Chemicals that cause neurological damage in children should be removed from the environment, say two public health researchers. They’ve identified 11 chemicals — some will surprise you — that could be behind the epidemic increase in kids with autism, ADHD and other disorders.
How many of us heard this little saying from our parents during our sloppy, wanton, wasteful childhoods?
I’d say the percentage who received this advice was higher than the current rate of recycling for all plastics, which comes in at an unimpressive 8 percent, according to an article in Scientific American about how we’re failing to recycle many raw resources, like metals and petroleum-derived plastics.
Samples of inexpensive jewelry tested by a consumer group found that more than half of the products contained high levels of either lead, cadmium, arsenic, mercury bromine or chlorine — all toxic metals or chemicals that carry health risks.
HealthStuff.org tested 99 pieces of jewelry from 14 different retailers, Ming 99 City, Burlington Coat Factory, Target, Big Lots, Claire’s, Glitter, Forever 21, Walmart, H&M, Meijers, Kohl’s, Justice, Icing and Hot Topic. The samples were collected from six states — Ohio, Massachusetts, Michigan, Minnesota, New York and Vermont.
A conference on autism is taking place in Pennsylvania with the aim to help teachers and parents deal with challenges faced by children with autism. The disease affects a person’s ability to communicate and interact but symptoms vary. New studies are challenging formerly held beliefs that autism is passed down genetically. Now some experts say a child’s environment has to be taken into account. More from VOA’s Vidushi Sinha:
Where there’s a kid, there’s probably a juice box. Ubiquitous as sippy cups – though not always the healthiest thing to hand a child – they are sometimes just what is needed to placate a thirsty kid. Now comes surprising news from a non-profit environmental group: Their tests in an EPA-approved laboratory have revealed lead levels in dozens of the most popular brands of juice boxes, bottled juice and packaged fruit that exceed California’s laws.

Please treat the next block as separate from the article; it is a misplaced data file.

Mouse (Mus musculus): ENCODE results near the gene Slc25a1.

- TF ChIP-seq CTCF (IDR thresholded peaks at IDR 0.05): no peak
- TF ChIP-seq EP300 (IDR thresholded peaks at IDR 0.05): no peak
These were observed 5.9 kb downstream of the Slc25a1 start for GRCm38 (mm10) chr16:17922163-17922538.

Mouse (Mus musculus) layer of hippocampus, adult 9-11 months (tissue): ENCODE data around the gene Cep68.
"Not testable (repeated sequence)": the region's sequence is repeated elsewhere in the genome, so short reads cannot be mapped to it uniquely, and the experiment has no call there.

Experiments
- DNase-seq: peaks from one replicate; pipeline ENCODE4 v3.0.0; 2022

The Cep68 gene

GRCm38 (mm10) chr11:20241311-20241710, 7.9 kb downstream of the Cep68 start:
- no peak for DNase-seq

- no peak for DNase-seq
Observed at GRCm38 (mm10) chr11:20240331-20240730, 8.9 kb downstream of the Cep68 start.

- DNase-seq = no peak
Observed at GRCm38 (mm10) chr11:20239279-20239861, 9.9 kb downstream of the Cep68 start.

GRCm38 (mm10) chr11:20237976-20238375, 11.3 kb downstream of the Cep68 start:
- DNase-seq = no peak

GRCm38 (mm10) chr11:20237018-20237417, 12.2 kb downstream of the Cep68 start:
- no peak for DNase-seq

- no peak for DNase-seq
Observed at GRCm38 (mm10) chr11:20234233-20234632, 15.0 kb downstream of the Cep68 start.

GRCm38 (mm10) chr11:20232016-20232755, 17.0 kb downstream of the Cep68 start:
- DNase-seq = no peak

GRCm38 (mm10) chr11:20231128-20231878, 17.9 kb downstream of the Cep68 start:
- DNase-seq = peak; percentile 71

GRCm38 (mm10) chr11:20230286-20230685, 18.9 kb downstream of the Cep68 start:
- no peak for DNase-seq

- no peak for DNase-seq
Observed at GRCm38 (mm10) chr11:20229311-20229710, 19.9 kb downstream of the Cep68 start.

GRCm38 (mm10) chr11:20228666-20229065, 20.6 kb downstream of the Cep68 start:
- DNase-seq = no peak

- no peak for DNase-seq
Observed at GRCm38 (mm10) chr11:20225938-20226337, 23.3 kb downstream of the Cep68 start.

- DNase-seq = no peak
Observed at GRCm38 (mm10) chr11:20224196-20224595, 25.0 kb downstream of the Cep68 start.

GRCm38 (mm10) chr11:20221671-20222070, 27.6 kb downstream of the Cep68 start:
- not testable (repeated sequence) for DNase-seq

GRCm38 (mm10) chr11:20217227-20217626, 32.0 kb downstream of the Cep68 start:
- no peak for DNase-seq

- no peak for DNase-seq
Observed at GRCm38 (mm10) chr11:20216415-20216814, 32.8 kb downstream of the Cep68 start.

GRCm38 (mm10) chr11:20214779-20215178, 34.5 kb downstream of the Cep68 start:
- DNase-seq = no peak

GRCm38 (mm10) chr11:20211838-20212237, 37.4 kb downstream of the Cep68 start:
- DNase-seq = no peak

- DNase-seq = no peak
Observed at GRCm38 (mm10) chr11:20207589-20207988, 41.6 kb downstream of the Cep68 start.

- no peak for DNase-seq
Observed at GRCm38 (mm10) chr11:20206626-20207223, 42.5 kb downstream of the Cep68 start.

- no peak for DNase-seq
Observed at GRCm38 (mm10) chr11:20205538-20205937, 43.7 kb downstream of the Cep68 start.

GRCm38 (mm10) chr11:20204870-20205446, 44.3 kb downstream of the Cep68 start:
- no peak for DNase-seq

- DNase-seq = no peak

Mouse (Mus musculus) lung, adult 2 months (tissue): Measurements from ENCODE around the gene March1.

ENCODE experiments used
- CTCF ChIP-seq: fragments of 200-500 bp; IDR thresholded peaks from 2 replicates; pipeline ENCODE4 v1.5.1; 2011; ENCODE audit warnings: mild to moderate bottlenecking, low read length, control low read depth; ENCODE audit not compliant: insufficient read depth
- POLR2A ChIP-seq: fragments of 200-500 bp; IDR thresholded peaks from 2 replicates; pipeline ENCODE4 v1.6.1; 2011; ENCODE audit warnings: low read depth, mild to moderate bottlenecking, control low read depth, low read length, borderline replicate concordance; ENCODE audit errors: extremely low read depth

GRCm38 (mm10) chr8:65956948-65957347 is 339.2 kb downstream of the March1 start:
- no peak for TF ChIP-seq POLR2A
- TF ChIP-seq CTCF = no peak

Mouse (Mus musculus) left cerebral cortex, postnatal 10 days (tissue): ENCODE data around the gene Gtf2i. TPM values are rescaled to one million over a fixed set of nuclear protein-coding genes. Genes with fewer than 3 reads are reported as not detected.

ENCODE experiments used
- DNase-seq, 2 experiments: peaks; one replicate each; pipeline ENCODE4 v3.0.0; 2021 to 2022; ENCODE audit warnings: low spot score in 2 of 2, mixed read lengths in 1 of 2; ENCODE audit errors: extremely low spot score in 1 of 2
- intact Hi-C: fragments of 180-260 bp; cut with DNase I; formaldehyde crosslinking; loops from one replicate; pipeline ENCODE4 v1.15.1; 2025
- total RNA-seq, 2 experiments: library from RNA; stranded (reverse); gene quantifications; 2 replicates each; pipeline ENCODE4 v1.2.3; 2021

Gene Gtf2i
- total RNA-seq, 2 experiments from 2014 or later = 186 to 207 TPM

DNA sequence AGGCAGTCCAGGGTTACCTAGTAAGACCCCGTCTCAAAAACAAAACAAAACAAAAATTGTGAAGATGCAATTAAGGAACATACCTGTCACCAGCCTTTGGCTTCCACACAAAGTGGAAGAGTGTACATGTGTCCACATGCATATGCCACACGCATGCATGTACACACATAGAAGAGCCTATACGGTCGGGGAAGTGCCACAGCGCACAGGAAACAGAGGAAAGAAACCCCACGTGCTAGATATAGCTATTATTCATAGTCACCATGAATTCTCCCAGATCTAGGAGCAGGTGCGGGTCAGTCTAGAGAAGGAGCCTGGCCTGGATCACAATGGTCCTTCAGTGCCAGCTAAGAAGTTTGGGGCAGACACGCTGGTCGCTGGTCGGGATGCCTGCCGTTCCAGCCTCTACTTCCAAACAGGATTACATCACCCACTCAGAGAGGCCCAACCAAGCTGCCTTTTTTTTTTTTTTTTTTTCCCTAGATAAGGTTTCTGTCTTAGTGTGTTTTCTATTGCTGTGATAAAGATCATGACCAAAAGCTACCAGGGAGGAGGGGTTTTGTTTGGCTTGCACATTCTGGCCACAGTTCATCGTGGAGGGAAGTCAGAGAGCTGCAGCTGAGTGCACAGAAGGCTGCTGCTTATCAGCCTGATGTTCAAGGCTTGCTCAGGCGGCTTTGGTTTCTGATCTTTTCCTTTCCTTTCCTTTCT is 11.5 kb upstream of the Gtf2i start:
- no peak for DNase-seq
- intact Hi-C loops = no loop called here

Here we were still searching for a lead-free hose because I forgot to order one earlier and I just couldn’t believe that you can’t pick up such a thing at a nearby store.
Finally, success this past weekend. We found a “lead safe” Swan-brand hose at Lowe’s that claims to have no lead material. So I snatched it up and attached it to my new handy Evo Organics garden blanket.
We hear every day about dangerous chemicals in household products that are linked to cancer, infertility, autism and other diseases – yet many Americans may not realize just how many of these harmful substances they’ve actually ingested in the course of everyday living.
The answer? About 48. That’s according a study by the Environmental Working Group and Rachel’s Network, in which five leading minority women environmentalists from different parts of the country volunteered to have their blood tested for toxins. The results, say EWG experts, show that regulation of chemicals in the U.S. is weak and “antiquated” and needs a major overhaul.